Pyridine assisted CO₂ reduction to methanol at high pressure

Touhami, Dalila

Engineering
September 2015

Thesis or dissertation


Rights
© 2015 Dalila Touhami. All rights reserved. No part of this publication may be reproduced without the written permission of the copyright holder.
Abstract

Significant research efforts have been directed towards exploring electrocatalysts for the selective reduction of CO₂ to fuels such as methanol. Bocarsly et al (Princeton University) have recently reported the use of aromatic amines (e.g. pyridine (C₅H₅N)) as electrocatalysts in aqueous electrolytes for the reduction of CO₂ at low overpotentials (50-150 mV). Importantly, the CO₂-pyridine reduction process was claimed to selectively produce methanol with Faradaic efficiencies of ~100% on p-GaP electrode and 22-30% on Pt and Pd electrodes. Moreover, the initially proposed mechanism based on a radical intermediate interaction with CO₂ as a key step toward the production of methanol was subsequently disproved. In this project, methanol formation by the CO₂-pyridine (C₅H₅N) system was assessed by conducting electrolysis under various conditions at platinum electrodes. High pressure CO₂ was used with the aim of increasing the methanol yield. In the course of the present study, the bulk electrolysis confirmed the methanol production at 1 bar and at 55bar of CO₂ in the presence of pyridine. However, the methanol yield was found to be persistently limited to sub-ppm level (<1ppm) under all conditions investigated. The observed methanol yield limitation could not be overcome by the electrode reactivation techniques used. Moreover, the methanol formation seemed unaffected by the current density or the biasing mode. This was an indication of the independence of methanol production from the charge transfer on the electrode. In agreement with these observations, analysis of the voltammetric data supported by simulation revealed that the CO₂-pyridine reduction system is mainly pyridinium assisted molecular hydrogen production under all conditions investigated. In particular, protonated pyridine (C₅H₅N) ‘pyridinium’ was confirmed to behave as a weak acid on platinum. It was found that CO₂ is merely a proton source of pyridine reprotonation via the hydration reaction followed by carbonic acid dissociation. The reprotonation reaction coupled to the electrode reaction ultimately leads to the dihydrogen production. No direct contribution of CO₂ in the reduction process was observed. The production of methanol seems to occur chemically rather than directly driven by the charge transfer on the electrode. The role of pyridine (C₅H₅N) appears to be restricted to assisting in the generation of the hydrogen necessary for the alcohol production.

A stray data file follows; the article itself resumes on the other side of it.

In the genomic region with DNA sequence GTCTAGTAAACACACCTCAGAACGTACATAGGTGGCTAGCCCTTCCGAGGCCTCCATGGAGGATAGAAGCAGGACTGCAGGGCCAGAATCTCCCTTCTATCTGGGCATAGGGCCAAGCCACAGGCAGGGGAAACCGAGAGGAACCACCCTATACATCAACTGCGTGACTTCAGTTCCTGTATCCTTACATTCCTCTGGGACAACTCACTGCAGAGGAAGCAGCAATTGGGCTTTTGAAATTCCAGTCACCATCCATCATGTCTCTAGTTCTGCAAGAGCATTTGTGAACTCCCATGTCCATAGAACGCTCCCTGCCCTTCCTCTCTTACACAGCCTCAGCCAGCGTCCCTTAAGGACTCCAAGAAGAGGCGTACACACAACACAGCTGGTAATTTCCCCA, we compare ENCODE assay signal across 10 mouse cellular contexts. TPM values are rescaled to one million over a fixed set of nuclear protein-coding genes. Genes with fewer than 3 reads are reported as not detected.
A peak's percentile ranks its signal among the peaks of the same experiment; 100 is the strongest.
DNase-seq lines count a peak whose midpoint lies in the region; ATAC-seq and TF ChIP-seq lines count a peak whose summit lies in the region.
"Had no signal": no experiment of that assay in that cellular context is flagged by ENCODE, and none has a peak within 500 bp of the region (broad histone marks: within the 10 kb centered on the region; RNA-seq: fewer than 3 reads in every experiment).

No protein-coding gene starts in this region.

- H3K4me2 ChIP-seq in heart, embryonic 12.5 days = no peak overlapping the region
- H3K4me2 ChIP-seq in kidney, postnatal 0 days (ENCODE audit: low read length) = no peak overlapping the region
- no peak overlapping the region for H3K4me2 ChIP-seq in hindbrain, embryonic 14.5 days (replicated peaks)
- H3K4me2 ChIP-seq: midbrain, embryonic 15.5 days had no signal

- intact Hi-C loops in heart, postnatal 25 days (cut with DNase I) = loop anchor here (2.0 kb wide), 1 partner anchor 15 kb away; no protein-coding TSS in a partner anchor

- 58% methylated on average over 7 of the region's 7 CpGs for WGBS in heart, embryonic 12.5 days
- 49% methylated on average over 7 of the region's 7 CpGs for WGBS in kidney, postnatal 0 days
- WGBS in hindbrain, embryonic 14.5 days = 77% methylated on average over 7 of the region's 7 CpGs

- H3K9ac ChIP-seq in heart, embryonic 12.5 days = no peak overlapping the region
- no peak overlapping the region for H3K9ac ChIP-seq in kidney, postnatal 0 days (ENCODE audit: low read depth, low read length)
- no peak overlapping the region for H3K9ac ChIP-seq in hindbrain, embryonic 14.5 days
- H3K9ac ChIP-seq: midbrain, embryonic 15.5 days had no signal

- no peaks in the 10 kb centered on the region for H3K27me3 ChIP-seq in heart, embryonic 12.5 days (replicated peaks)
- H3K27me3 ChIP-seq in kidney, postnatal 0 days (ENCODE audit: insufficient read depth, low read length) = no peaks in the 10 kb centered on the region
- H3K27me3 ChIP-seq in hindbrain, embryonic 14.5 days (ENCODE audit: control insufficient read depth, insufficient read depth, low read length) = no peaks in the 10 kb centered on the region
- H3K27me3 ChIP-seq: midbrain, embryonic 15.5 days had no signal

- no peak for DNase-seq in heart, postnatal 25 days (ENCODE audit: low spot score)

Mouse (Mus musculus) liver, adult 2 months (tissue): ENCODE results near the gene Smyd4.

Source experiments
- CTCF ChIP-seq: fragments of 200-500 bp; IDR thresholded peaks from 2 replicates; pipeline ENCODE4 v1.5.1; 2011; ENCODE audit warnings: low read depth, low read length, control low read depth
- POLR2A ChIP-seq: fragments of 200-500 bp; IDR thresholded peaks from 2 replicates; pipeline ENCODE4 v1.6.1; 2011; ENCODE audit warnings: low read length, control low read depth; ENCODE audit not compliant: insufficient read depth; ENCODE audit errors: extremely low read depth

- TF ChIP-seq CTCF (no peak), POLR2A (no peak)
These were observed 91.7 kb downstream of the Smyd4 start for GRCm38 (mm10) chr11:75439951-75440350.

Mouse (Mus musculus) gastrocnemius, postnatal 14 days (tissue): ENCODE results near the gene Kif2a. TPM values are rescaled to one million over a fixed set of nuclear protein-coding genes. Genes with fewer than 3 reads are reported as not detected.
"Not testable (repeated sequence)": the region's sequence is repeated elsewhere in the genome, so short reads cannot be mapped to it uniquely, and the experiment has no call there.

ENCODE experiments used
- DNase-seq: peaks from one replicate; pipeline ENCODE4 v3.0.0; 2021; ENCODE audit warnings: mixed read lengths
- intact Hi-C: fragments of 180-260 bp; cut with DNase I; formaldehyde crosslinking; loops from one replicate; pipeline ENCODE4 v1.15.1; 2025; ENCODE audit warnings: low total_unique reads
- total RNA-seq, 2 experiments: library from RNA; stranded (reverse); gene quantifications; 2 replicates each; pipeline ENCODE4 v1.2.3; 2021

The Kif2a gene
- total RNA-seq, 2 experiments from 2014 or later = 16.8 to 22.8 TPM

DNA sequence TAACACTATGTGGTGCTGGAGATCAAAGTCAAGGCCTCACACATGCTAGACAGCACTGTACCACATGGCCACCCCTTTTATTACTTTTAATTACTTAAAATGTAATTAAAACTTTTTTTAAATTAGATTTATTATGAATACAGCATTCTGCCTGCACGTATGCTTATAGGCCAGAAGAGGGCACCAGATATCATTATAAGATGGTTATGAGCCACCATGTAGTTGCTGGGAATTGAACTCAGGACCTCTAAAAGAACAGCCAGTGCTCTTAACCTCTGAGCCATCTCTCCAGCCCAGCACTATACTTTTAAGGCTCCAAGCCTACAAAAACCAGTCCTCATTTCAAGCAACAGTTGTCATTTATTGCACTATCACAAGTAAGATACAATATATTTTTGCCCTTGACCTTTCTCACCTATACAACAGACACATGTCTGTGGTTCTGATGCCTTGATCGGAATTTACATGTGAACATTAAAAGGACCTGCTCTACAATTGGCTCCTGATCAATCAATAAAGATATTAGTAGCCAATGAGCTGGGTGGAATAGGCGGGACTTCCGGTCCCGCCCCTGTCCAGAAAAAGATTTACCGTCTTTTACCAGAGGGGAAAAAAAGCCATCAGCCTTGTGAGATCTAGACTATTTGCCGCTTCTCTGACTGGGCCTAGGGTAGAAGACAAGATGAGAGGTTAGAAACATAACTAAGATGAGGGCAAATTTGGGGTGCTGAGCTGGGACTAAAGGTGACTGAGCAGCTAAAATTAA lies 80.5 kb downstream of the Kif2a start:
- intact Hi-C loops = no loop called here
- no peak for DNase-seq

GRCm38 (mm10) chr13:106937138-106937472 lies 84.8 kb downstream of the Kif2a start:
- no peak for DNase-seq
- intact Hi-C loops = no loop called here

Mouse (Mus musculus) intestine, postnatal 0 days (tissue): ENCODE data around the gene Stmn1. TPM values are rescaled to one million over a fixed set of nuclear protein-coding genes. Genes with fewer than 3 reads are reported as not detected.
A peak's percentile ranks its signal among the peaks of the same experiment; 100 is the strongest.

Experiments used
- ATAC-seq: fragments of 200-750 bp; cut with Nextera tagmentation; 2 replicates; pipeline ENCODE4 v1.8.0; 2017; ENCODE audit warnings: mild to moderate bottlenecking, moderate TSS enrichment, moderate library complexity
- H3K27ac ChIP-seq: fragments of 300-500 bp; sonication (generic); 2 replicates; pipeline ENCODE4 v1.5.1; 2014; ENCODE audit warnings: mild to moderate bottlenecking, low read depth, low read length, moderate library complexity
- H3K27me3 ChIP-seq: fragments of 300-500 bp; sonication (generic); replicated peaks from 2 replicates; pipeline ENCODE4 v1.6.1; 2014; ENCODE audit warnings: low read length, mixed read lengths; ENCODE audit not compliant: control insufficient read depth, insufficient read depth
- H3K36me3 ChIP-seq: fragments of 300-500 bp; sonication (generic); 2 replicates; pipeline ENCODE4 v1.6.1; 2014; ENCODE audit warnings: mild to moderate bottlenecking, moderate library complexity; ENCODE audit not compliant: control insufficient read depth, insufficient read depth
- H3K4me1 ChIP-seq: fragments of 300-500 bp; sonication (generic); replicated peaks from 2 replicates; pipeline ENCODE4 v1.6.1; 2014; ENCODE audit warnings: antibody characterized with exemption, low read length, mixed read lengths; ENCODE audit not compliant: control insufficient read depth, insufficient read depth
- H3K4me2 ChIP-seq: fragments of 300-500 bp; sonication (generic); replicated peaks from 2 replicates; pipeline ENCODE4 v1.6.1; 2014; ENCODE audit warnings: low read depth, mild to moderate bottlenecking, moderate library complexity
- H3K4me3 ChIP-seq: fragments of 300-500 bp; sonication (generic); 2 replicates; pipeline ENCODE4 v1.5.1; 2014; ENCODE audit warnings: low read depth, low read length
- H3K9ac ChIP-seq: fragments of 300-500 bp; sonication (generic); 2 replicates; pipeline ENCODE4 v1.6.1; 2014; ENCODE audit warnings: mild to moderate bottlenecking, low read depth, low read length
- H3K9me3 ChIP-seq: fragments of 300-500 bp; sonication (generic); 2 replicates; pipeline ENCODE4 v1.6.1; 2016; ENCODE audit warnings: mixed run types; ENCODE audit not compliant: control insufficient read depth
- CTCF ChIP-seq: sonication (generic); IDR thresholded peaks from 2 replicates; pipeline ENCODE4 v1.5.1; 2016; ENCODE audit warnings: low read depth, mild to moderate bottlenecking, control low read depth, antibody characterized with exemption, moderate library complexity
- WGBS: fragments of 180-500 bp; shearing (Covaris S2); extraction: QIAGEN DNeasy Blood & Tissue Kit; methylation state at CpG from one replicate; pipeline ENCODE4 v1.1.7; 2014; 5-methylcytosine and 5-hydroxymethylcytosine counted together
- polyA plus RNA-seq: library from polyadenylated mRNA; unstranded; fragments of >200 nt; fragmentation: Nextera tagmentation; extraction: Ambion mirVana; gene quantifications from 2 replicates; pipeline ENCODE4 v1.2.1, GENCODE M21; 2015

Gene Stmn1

Publisher
School of Engineering and Computer Science, The University of Hull
Supervisor
Rybchenko, S. I.; Haywood, S. K. (Stephanie K.)
Qualification level
Doctoral
Qualification name
PhD
Language
English
Extent
5 MB
Identifier
hull:16572
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